The Glorified Typewriter
As a writer, this is what makes me crazy: Watching kids write out their stories on paper first and then type them into the computer. When I see teachers in elementary or middle school insist that students have a rough draft in pencil before they sit down at the computer, I want to scream.
Some of you may be old enough to remember when college libraries had card catalogues, stacks, and books on reserve. Writing a research paper, let alone a thesis or a dissertation, was a major undertaking. You had to look up the topic in the card catalogue, fill out a form, and take it to the librarian. If the book was in (and that was a big IF), it may or may not have what you needed. Books on reserve could only be used in the library and only for a limited time. Of course, because everyone needed those books and not everyone wanted to read them in the library, some students just ripped out the pages they needed.
Then there was typing the paper. Some professors would accept onionskin, a thin, membrane-like paper which you could actually erase with a simple pencil eraser. Most professors, however, insisted on regular typewriter paper. Minor typos could be fixed with white out, but major revisions required you to type the whole thing over. So once the paper was typed, you tried not to notice any problems because revision was so onerous.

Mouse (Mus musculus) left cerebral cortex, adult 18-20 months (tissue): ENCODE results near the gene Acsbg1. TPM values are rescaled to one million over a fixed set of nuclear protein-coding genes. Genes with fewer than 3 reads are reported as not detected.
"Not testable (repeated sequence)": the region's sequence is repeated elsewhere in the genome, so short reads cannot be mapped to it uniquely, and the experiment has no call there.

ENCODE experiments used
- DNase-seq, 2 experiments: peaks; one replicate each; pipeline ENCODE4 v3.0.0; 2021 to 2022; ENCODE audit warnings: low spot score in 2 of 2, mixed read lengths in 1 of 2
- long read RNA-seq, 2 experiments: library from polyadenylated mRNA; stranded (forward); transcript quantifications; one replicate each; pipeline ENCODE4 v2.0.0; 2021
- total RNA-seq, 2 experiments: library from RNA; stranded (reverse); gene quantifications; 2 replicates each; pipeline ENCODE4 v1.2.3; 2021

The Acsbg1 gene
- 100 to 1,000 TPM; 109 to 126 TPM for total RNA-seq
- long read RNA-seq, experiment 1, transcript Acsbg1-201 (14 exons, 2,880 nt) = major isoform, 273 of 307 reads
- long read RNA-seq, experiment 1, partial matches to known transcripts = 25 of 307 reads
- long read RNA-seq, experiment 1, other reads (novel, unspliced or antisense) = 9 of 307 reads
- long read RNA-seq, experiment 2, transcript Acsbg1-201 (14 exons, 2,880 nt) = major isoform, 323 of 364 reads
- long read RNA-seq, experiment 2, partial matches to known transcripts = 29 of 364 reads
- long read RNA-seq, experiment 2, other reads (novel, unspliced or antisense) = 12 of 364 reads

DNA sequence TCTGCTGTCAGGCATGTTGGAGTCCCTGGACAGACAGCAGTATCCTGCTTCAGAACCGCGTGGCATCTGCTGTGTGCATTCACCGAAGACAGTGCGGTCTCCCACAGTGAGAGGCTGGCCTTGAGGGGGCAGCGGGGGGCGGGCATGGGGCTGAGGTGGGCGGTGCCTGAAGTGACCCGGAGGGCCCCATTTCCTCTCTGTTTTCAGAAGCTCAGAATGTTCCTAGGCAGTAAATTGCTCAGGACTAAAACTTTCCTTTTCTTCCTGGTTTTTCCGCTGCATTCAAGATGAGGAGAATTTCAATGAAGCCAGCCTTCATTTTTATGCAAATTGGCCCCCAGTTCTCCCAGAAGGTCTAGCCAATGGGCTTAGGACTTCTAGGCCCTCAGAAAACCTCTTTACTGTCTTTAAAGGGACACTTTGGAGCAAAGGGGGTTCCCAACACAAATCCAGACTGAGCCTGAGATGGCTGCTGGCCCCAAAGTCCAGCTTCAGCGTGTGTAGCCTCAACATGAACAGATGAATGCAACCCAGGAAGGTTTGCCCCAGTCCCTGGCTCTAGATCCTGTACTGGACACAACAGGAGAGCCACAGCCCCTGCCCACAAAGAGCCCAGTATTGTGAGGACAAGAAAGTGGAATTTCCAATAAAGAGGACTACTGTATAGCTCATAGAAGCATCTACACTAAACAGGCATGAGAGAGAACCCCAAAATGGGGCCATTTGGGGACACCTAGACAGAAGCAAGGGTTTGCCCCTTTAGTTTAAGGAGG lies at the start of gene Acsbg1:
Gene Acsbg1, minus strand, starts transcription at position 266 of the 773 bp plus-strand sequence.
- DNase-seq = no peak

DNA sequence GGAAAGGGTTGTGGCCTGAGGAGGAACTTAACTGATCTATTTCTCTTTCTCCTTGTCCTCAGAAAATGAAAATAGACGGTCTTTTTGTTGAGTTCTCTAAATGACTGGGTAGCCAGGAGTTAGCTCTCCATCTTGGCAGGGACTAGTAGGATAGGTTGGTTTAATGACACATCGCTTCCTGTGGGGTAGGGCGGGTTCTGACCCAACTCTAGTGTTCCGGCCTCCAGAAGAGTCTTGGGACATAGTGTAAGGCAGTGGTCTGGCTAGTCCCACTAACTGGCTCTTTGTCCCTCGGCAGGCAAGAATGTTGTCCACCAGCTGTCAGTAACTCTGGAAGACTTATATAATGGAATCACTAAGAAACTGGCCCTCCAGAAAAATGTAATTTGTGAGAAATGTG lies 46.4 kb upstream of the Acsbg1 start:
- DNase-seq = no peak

So some of today’s teachers, instead of showing kids how easy – wonderfully, amazingly, beautifully easy – it is to compose on a computer choose to act as if it’s really just a glorified typewriter. These teachers believe that writing and revising are absolutely two separate functions, not something you would ever do simultaneously as real writers do. Cutting and pasting, saving drafts, researching as you write, checking a thesaurus, locating a source, moving whole paragraphs, deleting phrases, adding others … all of this should be taught as soon as students are able to put words together in a sentence.
Making kids today compose with a #2 pencil would be like asking Tolstoy to write War and Peace with a twig in snow. Kids will be better writers --and thinkers-- if show them right from the start all the tools they have right in front of them.